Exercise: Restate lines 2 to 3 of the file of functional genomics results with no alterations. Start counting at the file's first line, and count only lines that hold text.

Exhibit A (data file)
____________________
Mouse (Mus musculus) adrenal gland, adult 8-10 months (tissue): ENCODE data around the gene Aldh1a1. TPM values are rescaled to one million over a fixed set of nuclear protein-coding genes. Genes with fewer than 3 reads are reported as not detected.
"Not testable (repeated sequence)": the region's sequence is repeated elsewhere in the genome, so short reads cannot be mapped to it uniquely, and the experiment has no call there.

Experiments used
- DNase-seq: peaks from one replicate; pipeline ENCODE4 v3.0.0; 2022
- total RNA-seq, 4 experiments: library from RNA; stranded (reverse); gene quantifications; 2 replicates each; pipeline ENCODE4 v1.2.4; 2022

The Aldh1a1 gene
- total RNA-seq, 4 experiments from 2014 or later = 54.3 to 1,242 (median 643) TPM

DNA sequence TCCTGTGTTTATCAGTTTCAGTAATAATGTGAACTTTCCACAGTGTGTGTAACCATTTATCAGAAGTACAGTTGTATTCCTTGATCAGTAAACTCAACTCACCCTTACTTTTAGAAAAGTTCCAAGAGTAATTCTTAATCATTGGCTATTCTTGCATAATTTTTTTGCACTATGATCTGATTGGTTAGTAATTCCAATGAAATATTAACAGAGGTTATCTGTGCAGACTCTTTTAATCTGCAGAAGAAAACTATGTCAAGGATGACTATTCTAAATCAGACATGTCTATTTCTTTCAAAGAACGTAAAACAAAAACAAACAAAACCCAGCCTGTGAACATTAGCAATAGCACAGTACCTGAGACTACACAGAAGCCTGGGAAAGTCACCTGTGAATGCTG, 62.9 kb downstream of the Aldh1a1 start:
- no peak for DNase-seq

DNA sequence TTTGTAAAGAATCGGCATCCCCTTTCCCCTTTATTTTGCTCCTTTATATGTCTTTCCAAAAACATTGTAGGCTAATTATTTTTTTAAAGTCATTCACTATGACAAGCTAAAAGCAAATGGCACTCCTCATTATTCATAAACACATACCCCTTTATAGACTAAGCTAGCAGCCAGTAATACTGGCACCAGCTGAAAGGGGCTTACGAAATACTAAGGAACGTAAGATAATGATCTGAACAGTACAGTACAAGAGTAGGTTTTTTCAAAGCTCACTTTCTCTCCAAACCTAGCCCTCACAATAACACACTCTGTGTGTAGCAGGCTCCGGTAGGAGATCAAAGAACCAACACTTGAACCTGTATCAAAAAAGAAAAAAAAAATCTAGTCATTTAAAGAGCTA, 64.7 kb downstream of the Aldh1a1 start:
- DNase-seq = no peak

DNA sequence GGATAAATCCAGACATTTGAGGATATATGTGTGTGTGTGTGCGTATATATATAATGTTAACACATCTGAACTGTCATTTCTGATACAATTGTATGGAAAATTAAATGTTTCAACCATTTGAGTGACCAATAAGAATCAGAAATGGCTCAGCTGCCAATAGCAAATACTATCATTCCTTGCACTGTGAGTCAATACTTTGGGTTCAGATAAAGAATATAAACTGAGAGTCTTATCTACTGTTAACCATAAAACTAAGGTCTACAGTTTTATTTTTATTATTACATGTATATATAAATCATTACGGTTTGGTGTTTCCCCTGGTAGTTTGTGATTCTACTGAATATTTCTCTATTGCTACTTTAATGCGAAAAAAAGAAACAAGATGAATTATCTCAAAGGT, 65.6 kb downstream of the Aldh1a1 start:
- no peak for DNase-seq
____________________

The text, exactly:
"Not testable (repeated sequence)": the region's sequence is repeated elsewhere in the genome, so short reads cannot be mapped to it uniquely, and the experiment has no call there.

Experiments used